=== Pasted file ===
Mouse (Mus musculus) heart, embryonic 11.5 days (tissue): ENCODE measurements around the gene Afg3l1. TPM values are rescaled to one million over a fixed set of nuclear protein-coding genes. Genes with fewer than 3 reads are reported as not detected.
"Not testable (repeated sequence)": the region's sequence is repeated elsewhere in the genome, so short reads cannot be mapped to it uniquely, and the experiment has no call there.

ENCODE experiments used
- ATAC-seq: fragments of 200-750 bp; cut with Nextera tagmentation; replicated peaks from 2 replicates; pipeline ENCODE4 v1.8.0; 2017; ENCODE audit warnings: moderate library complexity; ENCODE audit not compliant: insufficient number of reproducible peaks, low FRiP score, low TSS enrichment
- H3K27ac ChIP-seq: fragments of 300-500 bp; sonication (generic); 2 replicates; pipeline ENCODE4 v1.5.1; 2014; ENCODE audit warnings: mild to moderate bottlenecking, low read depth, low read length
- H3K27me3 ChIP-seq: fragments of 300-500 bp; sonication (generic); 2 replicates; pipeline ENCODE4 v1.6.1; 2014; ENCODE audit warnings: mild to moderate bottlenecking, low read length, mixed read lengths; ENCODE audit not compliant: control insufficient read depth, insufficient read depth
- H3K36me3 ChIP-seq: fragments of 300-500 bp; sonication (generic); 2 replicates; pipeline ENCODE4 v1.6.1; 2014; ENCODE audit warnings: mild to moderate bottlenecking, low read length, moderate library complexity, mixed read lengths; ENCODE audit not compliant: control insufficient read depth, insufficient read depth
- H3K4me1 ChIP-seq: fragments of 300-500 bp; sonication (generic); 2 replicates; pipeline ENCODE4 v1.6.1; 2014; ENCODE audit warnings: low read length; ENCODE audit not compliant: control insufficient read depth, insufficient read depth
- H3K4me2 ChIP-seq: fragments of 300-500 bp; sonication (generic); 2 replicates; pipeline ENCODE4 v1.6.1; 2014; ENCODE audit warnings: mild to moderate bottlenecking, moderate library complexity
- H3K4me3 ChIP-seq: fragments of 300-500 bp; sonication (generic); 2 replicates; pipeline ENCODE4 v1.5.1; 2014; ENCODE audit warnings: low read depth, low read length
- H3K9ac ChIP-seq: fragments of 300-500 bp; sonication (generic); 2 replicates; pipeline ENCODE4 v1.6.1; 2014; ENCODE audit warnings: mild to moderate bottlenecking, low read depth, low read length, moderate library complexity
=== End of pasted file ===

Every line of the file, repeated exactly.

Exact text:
Mouse (Mus musculus) heart, embryonic 11.5 days (tissue): ENCODE measurements around the gene Afg3l1. TPM values are rescaled to one million over a fixed set of nuclear protein-coding genes. Genes with fewer than 3 reads are reported as not detected.
"Not testable (repeated sequence)": the region's sequence is repeated elsewhere in the genome, so short reads cannot be mapped to it uniquely, and the experiment has no call there.

ENCODE experiments used
- ATAC-seq: fragments of 200-750 bp; cut with Nextera tagmentation; replicated peaks from 2 replicates; pipeline ENCODE4 v1.8.0; 2017; ENCODE audit warnings: moderate library complexity; ENCODE audit not compliant: insufficient number of reproducible peaks, low FRiP score, low TSS enrichment
- H3K27ac ChIP-seq: fragments of 300-500 bp; sonication (generic); 2 replicates; pipeline ENCODE4 v1.5.1; 2014; ENCODE audit warnings: mild to moderate bottlenecking, low read depth, low read length
- H3K27me3 ChIP-seq: fragments of 300-500 bp; sonication (generic); 2 replicates; pipeline ENCODE4 v1.6.1; 2014; ENCODE audit warnings: mild to moderate bottlenecking, low read length, mixed read lengths; ENCODE audit not compliant: control insufficient read depth, insufficient read depth
- H3K36me3 ChIP-seq: fragments of 300-500 bp; sonication (generic); 2 replicates; pipeline ENCODE4 v1.6.1; 2014; ENCODE audit warnings: mild to moderate bottlenecking, low read length, moderate library complexity, mixed read lengths; ENCODE audit not compliant: control insufficient read depth, insufficient read depth
- H3K4me1 ChIP-seq: fragments of 300-500 bp; sonication (generic); 2 replicates; pipeline ENCODE4 v1.6.1; 2014; ENCODE audit warnings: low read length; ENCODE audit not compliant: control insufficient read depth, insufficient read depth
- H3K4me2 ChIP-seq: fragments of 300-500 bp; sonication (generic); 2 replicates; pipeline ENCODE4 v1.6.1; 2014; ENCODE audit warnings: mild to moderate bottlenecking, moderate library complexity
- H3K4me3 ChIP-seq: fragments of 300-500 bp; sonication (generic); 2 replicates; pipeline ENCODE4 v1.5.1; 2014; ENCODE audit warnings: low read depth, low read length
- H3K9ac ChIP-seq: fragments of 300-500 bp; sonication (generic); 2 replicates; pipeline ENCODE4 v1.6.1; 2014; ENCODE audit warnings: mild to moderate bottlenecking, low read depth, low read length, moderate library complexity